Defence in the Media: Wednesday 18 April 2018

Today’s defence-related news focuses on the start of the clean-up operation in Salisbury being supported by Dstl, the Army and Royal Air Force, and on the National Audit Office report published yesterday.

Salisbury clean-up operation

The Sun, The Daily Mail, The Express and the Guardian report on the start of the clean-up operation of nine contaminated sites in Salisbury focusing on the expert advice being provided by Dstl and the Army and Royal Air Force.

Defence Secretary Gavin Williamson said:

The work of our Armed Forces and defence scientists in the wake of the reckless attack in Salisbury has been vital, whether it’s the military assisting the police or Porton Down identifying the chemical nerve agent.

Our troops will now play another important role in the clean-up of potentially contaminated sites in Salisbury, making sure the local community is kept safe. The expertise, equipment and people we have are crucial to help make sure any risk to the public is removed entirely.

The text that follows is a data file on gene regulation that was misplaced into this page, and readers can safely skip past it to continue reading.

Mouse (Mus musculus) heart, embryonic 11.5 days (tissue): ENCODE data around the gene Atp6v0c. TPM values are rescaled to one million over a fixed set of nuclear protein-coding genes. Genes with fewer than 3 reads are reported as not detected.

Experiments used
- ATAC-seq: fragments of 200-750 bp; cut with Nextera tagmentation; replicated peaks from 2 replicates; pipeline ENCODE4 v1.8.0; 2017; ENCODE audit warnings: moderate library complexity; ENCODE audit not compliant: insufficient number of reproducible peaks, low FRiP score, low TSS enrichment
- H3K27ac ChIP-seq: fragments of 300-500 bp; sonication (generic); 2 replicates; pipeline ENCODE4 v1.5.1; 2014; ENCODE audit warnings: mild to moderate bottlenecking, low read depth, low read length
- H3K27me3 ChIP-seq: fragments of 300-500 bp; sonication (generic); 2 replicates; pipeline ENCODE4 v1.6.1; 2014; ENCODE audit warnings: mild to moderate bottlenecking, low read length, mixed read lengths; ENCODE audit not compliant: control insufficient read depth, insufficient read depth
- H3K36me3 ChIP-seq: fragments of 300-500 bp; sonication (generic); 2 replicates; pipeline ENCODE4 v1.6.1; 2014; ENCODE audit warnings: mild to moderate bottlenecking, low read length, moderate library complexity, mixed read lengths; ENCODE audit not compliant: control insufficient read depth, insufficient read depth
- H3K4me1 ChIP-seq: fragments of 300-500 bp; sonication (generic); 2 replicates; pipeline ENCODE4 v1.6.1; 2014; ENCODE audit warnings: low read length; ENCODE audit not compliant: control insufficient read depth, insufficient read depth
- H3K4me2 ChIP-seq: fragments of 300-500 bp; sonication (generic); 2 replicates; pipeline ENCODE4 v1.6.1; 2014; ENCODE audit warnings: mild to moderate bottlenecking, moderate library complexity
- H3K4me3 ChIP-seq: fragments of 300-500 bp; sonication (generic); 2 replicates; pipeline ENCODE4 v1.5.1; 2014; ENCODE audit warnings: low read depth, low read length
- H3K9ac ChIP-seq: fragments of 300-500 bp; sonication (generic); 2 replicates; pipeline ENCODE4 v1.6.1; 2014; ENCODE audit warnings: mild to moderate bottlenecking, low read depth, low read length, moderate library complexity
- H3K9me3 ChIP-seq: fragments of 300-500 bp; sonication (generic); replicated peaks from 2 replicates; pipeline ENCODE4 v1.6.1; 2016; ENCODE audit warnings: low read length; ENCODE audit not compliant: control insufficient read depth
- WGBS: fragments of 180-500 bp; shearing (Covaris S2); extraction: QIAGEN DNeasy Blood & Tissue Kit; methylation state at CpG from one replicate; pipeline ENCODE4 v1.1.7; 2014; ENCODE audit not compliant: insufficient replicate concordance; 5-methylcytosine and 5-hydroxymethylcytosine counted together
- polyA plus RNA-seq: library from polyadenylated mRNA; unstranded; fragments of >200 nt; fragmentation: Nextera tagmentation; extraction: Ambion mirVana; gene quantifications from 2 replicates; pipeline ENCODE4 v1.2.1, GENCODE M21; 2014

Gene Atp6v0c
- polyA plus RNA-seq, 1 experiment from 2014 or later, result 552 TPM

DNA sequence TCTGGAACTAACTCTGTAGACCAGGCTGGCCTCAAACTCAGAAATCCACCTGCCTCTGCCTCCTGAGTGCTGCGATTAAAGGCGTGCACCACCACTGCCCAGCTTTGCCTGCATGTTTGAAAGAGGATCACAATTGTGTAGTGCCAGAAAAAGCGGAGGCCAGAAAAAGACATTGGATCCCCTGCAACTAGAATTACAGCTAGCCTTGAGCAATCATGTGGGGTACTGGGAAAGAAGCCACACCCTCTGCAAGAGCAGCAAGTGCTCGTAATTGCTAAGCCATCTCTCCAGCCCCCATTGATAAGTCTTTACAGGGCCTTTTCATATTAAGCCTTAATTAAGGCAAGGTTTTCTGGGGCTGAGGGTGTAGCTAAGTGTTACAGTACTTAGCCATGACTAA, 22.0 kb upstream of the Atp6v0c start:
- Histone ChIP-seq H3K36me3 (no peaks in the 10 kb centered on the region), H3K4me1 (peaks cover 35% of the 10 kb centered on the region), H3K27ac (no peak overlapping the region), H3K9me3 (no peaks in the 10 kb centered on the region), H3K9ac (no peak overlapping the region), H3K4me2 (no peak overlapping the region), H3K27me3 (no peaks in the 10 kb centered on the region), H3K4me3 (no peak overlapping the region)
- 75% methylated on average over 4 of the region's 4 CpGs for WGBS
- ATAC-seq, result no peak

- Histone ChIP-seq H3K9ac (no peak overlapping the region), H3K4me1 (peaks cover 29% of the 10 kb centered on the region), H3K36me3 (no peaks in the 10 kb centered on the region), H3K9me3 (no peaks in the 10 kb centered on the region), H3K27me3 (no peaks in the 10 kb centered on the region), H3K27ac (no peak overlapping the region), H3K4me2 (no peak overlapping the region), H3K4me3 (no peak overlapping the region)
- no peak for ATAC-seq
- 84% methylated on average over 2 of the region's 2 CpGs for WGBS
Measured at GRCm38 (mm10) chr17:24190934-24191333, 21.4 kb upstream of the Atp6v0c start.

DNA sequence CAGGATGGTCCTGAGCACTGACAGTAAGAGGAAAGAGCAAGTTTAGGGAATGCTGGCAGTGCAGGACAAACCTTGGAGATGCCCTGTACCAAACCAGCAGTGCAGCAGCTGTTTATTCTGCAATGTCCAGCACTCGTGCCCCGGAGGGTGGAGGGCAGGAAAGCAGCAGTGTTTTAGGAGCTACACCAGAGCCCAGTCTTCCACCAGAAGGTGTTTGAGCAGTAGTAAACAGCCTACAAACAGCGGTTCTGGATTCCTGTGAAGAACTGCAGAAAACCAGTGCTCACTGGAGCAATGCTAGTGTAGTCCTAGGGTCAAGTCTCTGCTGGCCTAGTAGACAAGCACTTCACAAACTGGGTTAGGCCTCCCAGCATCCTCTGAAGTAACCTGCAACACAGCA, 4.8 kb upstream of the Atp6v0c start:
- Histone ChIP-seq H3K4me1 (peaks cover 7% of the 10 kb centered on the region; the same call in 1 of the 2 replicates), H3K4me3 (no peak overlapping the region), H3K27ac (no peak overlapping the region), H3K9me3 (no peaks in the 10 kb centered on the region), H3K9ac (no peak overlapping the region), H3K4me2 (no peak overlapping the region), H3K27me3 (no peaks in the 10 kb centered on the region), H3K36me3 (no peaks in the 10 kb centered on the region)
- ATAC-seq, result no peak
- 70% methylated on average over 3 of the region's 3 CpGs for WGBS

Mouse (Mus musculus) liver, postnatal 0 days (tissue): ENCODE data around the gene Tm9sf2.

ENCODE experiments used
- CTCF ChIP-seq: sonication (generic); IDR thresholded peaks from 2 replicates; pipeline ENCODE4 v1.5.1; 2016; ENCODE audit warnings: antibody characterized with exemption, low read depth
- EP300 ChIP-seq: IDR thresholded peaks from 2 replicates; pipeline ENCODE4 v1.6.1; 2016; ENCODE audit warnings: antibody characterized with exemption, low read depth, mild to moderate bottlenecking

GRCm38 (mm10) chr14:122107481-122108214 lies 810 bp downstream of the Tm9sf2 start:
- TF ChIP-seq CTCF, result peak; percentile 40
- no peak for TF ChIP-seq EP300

I would again like to pay tribute to their professionalism and skill, which has been at the heart of the investigation into this atrocity.

National Audit Office report

The Daily Telegraph, The Times, The Mirror and the Independent all focus on the National Audit Office report on Armed Forces skills with the report examining issues around recruitment and retention.

An MOD spokesperson said:

Recruiting and retaining talent is one of our top priorities and we have a range of schemes, including retention pay for and direct entry into specialist trades, and flexible working to make sure we attract and keep the skilled personnel we need.

The military has enough personnel to meet all its operational requirements, including being active on 25 operations in 30 countries throughout the world. In the past year we have recruited over 13,000 people into the Armed Forces.

Picture of the day

Image: Members of the Queens Colour Squadron RAF Regiment and The Central Band of the RAF perform to guests at a ceremony in the Smithsonian Museum in Washington. Crown copyright.



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